Authored on:Feb 15, 2013
In January 2012, Lisa Johnson participated in the Obermann Graduate Institute on Engagement and the Academy. Her final project was a collaborative arts ensemble between women at the Iowa Correctional Institute for Women and community partners. During the intense week-long Institute working with the public was front and center in Johnson’s mind, but having coffee with farmers near Estherville or listening to scientists talk about algae was not. And while creating art on a frozen lake may have intrigued the artist whose work ranges from set design to papermaking, and from environmental installations to playwriting, it definitely was not on her horizon.
A UI Center for the Book open house changed that. Johnson was sharing some of the paper she makes from native plant material when Steve Hendrix (Biology, CLAS), who serves as the UI’s campus coordinator for the Lakeside Laboratory, saw a possible collaboration. The field station was founded in 1909. While education is its primary function, it also serves as a nature preserve and historic district, which includes prairie restoration, woodlands, and twelve structures that are on the National Register of Historic Places.
A three-prong approach
Hendrix approached Johnson about ways to weave the arts into the Lab. What has evolved from their initial conversation is a three-prong approach that includes an arts residency program; a large-scale, community-based project; and summer arts classes that will be offered alongside the Lab’s traditional science offerings.
Johnson has been pivotal in this emerging plan for how the arts may be woven into a place best known for college-level courses on plant taxonomy, molecular ecology, and a world renown course in diatoms—an algae that is often used for monitoring environmental conditions, especially water quality. Last May, she was the first artist-in-residence at Lakeside Lab and is now organizing a call for four residencies for the coming summer.
“I wanted to do it first so that we could think through the details,” says Johnson. “It turns out, for instance, that an unheated cabin on a lake in May can be pretty cold!”
Listening to locals
Johnson, who has had previous residencies in Vermont, the Czech Republic, and Greece, credits the Graduate Institute with the approach she’s taking with Lakeside. “I’ve used language of community and collaboration from the start,” she says. For example, one requisite of the artist-in-residence program is that artists commit one day of their time in residence to engaging with the community.
Similarly, Johnson says one of the most important skills she’s brought to the project so far is one that was emphasized in the Graduate Institute: listening. Since last spring, she’s been spending time in the communities surrounding the Labs, holding open houses with local businesses, arts centers, and non-profits.
“I’m asking people what they would like a large-scale art project to entail; what would benefit them” says Johnson, who completed her MFA in sculpture in May 2012. She’s found enthusiasm, as well as some recurring themes and concerns, such as water quality and industrial farming. But people are less sure what a community-based art project might look like.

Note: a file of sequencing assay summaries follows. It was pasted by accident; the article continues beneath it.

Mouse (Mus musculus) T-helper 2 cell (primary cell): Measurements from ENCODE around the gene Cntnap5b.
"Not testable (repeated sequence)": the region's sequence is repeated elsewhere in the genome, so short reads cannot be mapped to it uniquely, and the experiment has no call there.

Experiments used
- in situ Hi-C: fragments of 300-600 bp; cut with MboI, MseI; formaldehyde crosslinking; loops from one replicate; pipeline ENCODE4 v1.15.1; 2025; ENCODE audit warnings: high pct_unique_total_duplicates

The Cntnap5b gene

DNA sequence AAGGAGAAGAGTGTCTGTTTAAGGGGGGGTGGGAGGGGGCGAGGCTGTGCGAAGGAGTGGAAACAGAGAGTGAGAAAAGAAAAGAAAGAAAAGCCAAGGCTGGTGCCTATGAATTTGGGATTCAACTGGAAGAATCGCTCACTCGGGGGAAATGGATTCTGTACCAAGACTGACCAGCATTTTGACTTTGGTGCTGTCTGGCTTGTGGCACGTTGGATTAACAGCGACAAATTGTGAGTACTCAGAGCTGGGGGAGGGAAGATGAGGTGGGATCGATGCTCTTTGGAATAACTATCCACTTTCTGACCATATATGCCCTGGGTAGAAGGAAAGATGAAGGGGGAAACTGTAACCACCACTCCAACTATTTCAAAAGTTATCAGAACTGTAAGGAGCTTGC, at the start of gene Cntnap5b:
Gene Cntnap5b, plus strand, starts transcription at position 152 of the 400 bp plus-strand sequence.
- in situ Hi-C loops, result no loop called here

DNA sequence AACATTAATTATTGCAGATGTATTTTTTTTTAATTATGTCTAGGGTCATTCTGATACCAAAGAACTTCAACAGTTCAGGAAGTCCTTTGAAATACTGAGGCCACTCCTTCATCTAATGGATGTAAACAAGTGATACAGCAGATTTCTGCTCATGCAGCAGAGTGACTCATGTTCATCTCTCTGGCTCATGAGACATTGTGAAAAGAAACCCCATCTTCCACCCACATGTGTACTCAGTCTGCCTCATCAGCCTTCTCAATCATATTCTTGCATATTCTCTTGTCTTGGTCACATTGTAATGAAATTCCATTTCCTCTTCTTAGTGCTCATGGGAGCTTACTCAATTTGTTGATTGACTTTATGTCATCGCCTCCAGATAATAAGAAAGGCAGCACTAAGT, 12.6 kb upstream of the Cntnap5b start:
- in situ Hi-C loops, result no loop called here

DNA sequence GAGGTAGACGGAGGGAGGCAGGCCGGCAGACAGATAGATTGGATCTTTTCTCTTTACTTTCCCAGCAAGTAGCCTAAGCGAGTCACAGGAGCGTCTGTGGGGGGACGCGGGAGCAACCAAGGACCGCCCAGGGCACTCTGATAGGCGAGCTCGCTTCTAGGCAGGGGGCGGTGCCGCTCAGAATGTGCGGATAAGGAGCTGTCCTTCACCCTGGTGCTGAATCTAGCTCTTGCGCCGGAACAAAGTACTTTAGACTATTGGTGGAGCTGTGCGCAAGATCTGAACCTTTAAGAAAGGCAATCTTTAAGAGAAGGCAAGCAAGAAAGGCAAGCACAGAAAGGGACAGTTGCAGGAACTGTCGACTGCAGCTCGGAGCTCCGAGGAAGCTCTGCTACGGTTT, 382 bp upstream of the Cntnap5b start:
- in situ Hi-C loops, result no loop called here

“I am hoping that everyone involved, from the scientists at the Lab to area farmers, artists, and coffee shop owners can view this as a project that we plan together from start to finish,” says Johnson.
Art touches people in a visceral way
Hendrix views Johnson’s involvement – as well as that of the incoming artists-in-residence – as invigorating the Lab’s work. As a Regents Resource Center, Lakeside Lab offers programs in lifelong learning for the people of northwest Iowa. Artists can serve as a bridge between the community and the more arcane world of the scientists whose work Hendrix says is often not well understood by the general public; “One way to communicate our work is through the arts which often touches people in a visceral way, very different from the academic lectures by scientists.”
Similarly, the scientists’ tendency toward specialization is playfully prodded by the presence of artists. “The kinds of programs Lisa is working with us to create help break down the walls between groups that result from ever increasing specialization and will, hopefully, return us to Renaissance-like times when scientists were artists and artists were scientists.”
For her part, Johnson is delighted to sit at breakfast in the summer as the scientists talk in a language that was initially foreign to her but which she’s slowly learning. “Listening to them talk about cyanobacteria and coliforms grounds the work very differently than if I were just working in a natural area but without being immersed in the community.”
Johnson is continuing to work on the original project she honed as part of the Graduate Institute. The Eva Luna Project uses literature to jump-start personal story telling by incarcerated women. These stories are then woven into performances that are given both inside and outside prison in an effort to bridge community and prison relationships. Alongside that work, Johnson is now arranging burdock leaves on the paths that botanists and biologists walk in July, and creating fantastical mattresses on the frozen expanse of Lake Okoboji. And listening.